Hollander was born in Bristol and was raised in Oxford. Hollander's father is a Czech Jew whose family converted to Catholicism, and his mother is English; Hollander was brought up as a Christian. The family background was academic and musical – his grandfather, Hans Hollander, was a musicologist who wrote books about the composer Janáček. Hollander's parents were teachers, his father running the science department at a prestigious school in Oxford. He attended the Dragon School and then Abingdon School, where he was chief chorister. As a youngster, he was a member of the National Youth Theatre and the National Youth Music Theatre (then known as the Children's Music Theatre). In 1981, at the age of 14, he won the lead role in a BBC dramatisation of Leon Garfield's John Diamond.
Hollander read English at Selwyn College, Cambridge. He was actively involved in stage productions as a member of the Footlights and was president of the Marlowe Society. Sam Mendes, a friend and fellow student, directed him in several plays while they were at Cambridge, including a critically acclaimed production of Cyrano de Bergerac (which also featured future Deputy Prime Minister Nick Clegg).
Film and television work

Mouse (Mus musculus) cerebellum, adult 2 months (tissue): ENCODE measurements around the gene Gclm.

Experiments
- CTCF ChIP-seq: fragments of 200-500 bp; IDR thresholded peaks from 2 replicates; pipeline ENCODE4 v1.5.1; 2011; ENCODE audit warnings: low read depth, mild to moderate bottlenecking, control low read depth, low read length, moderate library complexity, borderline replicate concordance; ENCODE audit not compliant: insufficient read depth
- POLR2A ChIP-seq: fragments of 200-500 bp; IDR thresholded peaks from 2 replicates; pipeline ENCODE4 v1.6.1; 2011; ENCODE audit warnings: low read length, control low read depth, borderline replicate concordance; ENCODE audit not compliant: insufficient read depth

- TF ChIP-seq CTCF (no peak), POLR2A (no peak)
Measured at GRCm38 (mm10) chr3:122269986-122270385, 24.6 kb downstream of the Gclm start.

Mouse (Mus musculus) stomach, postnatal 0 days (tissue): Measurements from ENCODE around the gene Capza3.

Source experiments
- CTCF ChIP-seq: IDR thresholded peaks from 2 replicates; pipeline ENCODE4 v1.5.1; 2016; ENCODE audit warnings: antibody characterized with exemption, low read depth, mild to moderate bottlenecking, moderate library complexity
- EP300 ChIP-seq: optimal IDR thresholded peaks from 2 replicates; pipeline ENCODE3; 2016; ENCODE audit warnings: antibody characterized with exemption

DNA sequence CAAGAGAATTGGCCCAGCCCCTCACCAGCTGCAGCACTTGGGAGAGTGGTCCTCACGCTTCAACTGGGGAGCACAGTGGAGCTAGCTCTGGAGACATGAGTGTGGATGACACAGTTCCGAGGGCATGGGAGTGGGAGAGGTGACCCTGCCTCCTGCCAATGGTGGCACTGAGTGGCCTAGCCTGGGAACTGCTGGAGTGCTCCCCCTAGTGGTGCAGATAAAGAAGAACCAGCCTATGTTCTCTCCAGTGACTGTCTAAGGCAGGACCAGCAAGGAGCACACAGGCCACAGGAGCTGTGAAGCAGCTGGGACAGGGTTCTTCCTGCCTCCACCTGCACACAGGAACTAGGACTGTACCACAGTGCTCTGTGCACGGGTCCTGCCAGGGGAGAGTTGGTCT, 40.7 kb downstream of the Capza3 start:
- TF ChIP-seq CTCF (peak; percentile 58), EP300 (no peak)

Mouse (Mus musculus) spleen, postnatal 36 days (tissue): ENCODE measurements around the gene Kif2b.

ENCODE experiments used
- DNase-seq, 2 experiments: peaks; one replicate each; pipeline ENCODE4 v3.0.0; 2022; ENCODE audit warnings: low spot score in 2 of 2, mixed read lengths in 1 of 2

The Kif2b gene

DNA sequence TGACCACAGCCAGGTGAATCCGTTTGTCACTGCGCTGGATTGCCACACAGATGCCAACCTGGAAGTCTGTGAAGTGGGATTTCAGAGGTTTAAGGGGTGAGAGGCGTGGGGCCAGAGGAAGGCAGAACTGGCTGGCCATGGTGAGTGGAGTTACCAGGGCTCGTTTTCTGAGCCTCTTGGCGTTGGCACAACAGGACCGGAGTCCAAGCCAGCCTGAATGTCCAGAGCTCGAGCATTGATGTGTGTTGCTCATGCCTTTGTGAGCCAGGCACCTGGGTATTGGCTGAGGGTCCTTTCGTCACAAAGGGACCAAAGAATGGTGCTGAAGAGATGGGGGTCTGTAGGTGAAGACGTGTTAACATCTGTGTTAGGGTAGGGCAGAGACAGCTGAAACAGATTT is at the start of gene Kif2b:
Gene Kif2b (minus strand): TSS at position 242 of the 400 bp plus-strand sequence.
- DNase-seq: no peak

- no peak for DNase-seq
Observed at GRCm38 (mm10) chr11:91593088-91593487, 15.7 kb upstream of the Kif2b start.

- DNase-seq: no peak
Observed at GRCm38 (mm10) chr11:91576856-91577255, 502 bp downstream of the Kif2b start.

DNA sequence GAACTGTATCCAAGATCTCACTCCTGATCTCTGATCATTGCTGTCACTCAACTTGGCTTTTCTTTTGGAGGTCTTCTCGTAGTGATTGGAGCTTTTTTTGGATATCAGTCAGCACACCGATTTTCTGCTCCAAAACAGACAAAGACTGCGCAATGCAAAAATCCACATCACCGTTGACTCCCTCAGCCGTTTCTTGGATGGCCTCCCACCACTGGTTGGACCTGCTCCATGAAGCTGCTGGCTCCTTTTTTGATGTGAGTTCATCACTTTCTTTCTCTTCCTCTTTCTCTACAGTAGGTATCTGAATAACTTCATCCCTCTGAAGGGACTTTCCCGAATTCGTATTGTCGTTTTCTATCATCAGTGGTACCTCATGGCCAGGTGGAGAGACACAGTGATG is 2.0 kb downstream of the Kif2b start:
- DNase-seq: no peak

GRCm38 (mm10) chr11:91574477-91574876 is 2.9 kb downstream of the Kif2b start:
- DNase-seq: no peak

Hollander's film and television appearances include Absolutely Fabulous, Martha, Meet Frank, Daniel and Laurence, Wives and Daughters, Harry, Cambridge Spies for which he received the FIPA D'OR Grand prize for best actor, Gosford Park, The Lost Prince and Pride & Prejudice for which he received the Evening Standard Film Awards Comedy Award, and London Critics Circle Best Supporting Actor. He has worked repeatedly with Michael Gambon and Bill Nighy and is a good friend of James Purefoy. Although highly respected as a character actor and the recipient of several awards, many of his films will still play on his height (5' 5" / 165 cm). Hollander has created several memorable comedic characters that draw more on his physical energy and intensity than his height, such as the "brilliantly foul-mouthed" Leon in BBC Two's Freezing, described in The Times as a "braying swirl of ego and mania".